Thursday, February 28, 2002
Steamboat Springs Suited up in cowboy boots, leather vests and cowboy hats, Steve Jones and John Fisher strutted into the Doak Walker Care Center Thursday like cowboys walking into a saloon with a guitar and banjo strapped around their shoulders.
Two dozen Doak Walker residents surrounded the Yampa Valley Boys as they stood singing old western folk tunes and telling cowboy stories. The musicians' intent is to bring entertainment for no charge to people who would not see them otherwise, but hearing old cowboy favorites invoked fond memories of days when cowboy attire was common, not costume.
"I lived on a ranch in Wyoming and I heard this music all the time," resident Grace Gathercole said.
Each month a docent, or group of docents, from the Steamboat Springs Arts Council alternates turns in choosing an event for the Art for Seniors day, an outreach program that brings the visual and performing arts to Doak Walker residents that cannot attend arts events around the community.
Docent Deb Babcock said she was the one to organize the Yampa Valley Boys' visit to Doak Walker, but the musicians were the people to initiate the event.
"They called the Arts Council about wanting to do it right after the article came out," said Babcock, referring to an article in the Steamboat Pilot & Today about Jessie Burns and Gib Manzanares' performance at Doak Walker in November.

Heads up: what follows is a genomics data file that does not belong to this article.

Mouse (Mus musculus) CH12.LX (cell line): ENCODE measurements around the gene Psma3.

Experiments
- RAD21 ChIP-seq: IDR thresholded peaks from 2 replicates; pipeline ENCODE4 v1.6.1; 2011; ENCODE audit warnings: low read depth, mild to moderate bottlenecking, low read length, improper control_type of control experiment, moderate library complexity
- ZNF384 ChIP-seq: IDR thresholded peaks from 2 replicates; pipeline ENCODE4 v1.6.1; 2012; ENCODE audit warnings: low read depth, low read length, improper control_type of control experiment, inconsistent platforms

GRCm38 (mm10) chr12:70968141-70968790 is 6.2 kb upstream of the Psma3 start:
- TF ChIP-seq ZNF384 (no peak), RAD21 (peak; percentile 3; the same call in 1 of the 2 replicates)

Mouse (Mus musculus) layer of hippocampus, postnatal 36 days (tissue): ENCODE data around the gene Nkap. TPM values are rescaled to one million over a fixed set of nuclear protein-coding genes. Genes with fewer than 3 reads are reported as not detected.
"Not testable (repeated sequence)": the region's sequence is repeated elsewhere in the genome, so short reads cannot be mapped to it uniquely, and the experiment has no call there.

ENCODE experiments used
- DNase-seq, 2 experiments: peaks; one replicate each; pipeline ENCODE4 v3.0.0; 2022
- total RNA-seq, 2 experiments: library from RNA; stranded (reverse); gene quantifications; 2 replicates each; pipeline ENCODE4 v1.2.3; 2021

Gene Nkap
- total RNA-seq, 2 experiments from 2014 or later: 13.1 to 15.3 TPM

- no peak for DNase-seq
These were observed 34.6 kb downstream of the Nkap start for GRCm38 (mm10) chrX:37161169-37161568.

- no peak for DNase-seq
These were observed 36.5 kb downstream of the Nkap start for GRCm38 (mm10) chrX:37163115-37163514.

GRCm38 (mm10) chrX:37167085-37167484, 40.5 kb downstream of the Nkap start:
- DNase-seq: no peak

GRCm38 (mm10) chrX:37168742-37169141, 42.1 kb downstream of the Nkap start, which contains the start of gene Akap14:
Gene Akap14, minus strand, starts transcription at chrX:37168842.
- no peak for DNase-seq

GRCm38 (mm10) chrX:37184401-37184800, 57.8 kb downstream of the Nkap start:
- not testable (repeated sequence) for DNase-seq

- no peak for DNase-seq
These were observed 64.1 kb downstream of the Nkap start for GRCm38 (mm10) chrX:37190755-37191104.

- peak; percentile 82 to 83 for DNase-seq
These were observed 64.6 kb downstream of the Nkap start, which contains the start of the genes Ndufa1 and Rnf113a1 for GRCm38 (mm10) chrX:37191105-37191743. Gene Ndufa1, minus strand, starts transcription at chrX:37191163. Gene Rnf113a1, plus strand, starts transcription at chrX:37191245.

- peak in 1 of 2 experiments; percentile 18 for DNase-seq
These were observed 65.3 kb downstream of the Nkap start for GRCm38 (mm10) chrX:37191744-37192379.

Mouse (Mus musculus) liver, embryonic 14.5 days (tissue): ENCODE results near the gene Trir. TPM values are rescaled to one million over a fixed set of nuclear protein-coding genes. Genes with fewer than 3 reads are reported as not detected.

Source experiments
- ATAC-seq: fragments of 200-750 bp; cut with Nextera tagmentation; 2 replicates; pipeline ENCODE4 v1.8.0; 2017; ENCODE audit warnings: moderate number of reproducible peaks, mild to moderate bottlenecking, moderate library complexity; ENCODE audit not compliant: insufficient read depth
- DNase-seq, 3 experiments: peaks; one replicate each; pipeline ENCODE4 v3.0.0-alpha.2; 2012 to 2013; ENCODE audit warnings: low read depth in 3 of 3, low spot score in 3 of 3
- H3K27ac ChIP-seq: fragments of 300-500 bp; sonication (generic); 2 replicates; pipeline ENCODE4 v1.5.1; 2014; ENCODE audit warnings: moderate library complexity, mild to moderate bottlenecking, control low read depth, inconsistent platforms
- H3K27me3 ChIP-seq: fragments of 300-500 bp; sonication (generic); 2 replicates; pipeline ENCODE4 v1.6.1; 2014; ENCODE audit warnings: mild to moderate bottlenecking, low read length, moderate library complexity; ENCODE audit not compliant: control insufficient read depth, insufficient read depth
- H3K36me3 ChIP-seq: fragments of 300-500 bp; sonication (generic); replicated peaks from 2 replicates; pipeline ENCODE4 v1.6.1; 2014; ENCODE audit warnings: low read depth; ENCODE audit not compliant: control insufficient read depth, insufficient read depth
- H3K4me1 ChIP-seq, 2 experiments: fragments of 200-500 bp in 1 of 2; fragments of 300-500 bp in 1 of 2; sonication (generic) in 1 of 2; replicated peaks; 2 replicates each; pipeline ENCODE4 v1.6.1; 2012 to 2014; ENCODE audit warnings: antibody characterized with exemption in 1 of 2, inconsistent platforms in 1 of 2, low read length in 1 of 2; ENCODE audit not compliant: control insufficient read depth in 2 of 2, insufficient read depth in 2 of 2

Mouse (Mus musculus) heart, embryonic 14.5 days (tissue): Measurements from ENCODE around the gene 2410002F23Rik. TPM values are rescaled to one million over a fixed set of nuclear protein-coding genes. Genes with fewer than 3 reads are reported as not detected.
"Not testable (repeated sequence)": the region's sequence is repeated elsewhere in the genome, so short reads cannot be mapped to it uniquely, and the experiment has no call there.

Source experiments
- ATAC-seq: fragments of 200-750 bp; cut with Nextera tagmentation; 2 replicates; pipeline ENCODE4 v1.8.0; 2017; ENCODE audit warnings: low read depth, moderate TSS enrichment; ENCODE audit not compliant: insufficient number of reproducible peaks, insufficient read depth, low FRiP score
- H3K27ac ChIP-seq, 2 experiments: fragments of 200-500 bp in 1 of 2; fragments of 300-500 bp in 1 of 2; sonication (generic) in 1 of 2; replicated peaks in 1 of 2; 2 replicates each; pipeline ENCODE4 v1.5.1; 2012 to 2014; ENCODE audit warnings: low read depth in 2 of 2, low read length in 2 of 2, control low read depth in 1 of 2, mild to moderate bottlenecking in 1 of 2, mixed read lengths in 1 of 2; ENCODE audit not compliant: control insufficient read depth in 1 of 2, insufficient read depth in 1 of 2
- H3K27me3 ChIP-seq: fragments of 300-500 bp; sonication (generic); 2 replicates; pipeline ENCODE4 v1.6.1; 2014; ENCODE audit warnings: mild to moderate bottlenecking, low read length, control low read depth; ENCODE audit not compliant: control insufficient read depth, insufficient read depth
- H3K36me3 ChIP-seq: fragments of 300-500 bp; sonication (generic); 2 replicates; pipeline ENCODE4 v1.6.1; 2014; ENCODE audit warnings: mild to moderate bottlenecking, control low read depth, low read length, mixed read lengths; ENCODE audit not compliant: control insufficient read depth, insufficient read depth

The men will profess they do not play country music but are cowboy musicians and poets who perform to keep the old cowboy tradition alive.
"We like to do this type of thing interacting with people and everything," Fisher said after packing up his guitar Thursday morning. "We called up and said, 'We've got to do this.'"
Jones and Fisher were not born as real cowboys but grew up with family on ranches, tended cattle and had visions of being Roy Rogers.
Jones and Fisher are regulars at Bar Lazy L where they perform old cowboy music and poetry for visitors who have finished an evening sleigh ride.
People may find the men as a musical duet or performing solo acts in Colorado.
Fisher connects with more of the old-time cowboy music more folk and bluegrass while Jones' interests lie mainly in contemporary styles. Really, it's the difference between Grampa Jones and John Denver.
Babcock said the Art for Seniors program will continue as long as it has enough time and effort put into it.
Resident Verta Harrison said although she's tired of staying indoors all the time, she enjoys the entertainment that comes to her periodically.
Other Art for Seniors presentations have included Hayden weaver Lauretta Davidson, the Shining Mountain Repertory, mountain man Hawkin Ludlum, the Central City Opera, Randy Kelley, the Dahlia Quartet, storyteller Maribeth Cate, a costume dog parade and western folk music by Jessie Burns and Gib Manzanares.
The docent program at the Depot Art Center consists of 15 people who have underwent special training in 10 areas of the arts and have committed their time to serving in the arts community.
Docent responsibilities include staffing the Depot, assisting art sales, jurying and hanging exhibitions and interpreting and explaining various shows.
The first instructional docent classes began in fall 2000. The purpose of the docent program is to broaden and enhance the focus of the Depot galleries and to further the Arts Council's goals to educating and exhibiting art to Routt County and beyond.